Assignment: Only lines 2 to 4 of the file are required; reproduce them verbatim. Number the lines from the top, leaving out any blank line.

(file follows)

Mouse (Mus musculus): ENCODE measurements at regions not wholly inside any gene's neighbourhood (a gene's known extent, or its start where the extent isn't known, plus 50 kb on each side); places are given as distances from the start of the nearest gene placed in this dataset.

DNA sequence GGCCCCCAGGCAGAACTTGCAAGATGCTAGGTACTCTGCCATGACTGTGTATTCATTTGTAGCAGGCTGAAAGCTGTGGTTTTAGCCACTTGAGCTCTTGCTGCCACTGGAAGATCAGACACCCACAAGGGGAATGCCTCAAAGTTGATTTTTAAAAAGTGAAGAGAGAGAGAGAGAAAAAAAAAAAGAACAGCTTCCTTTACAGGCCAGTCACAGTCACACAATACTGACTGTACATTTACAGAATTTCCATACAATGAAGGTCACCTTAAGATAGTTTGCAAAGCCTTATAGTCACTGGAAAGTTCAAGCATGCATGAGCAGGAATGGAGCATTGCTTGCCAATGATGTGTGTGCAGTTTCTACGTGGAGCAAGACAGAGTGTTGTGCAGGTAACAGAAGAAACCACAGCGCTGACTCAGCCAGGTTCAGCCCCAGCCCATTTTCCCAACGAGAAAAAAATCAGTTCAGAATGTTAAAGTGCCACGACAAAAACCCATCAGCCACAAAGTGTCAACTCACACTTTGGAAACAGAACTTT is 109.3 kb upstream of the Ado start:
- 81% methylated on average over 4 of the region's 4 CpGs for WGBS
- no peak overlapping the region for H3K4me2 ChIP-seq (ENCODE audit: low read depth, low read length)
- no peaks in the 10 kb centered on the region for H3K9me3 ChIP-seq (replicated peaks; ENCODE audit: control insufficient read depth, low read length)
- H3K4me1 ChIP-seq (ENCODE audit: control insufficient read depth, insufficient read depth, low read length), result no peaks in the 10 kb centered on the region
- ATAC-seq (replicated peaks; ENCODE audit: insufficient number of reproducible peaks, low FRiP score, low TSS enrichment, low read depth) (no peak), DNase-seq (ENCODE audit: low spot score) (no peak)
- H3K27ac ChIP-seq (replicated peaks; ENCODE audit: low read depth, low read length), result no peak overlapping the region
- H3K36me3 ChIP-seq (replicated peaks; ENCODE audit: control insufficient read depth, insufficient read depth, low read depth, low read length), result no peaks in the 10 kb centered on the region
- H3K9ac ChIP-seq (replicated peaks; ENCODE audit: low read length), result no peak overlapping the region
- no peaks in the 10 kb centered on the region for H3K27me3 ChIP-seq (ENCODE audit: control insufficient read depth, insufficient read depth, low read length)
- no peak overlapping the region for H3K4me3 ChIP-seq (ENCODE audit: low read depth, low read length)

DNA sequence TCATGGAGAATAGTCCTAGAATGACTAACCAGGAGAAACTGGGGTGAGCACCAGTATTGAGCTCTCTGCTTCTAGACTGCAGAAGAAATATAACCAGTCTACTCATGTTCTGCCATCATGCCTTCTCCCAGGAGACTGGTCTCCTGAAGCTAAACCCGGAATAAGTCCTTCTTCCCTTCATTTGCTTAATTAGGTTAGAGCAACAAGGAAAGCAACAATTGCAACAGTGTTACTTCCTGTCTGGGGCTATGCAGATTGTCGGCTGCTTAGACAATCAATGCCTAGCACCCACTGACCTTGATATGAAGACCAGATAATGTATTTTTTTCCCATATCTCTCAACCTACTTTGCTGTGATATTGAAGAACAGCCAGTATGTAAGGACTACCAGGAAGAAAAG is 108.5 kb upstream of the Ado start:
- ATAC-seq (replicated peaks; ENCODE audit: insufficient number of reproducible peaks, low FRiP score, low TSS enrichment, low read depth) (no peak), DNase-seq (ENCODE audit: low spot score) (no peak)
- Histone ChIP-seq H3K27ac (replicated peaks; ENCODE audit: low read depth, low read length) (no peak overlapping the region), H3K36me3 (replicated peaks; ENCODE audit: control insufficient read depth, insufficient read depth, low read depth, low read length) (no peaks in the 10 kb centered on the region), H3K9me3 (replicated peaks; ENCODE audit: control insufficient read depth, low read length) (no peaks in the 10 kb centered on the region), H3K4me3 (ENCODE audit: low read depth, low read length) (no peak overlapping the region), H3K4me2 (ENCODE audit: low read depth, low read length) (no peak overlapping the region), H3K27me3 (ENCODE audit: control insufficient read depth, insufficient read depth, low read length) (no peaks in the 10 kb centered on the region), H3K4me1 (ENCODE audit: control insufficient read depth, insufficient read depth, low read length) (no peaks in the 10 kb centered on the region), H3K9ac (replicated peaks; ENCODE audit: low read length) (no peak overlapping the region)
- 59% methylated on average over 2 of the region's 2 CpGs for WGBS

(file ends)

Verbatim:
DNA sequence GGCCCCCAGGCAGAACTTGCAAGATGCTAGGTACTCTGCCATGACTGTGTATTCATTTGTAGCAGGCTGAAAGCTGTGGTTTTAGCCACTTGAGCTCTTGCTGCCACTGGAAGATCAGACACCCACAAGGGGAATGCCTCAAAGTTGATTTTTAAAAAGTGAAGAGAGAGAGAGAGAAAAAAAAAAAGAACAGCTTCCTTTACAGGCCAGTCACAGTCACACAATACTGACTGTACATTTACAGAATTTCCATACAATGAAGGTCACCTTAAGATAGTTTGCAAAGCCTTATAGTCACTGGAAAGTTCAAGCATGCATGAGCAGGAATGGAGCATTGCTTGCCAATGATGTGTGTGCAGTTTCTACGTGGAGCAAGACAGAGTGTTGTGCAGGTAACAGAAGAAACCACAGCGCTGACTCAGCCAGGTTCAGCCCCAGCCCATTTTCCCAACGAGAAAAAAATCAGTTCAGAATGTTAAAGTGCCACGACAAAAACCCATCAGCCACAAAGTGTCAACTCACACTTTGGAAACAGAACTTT is 109.3 kb upstream of the Ado start:
- 81% methylated on average over 4 of the region's 4 CpGs for WGBS
- no peak overlapping the region for H3K4me2 ChIP-seq (ENCODE audit: low read depth, low read length)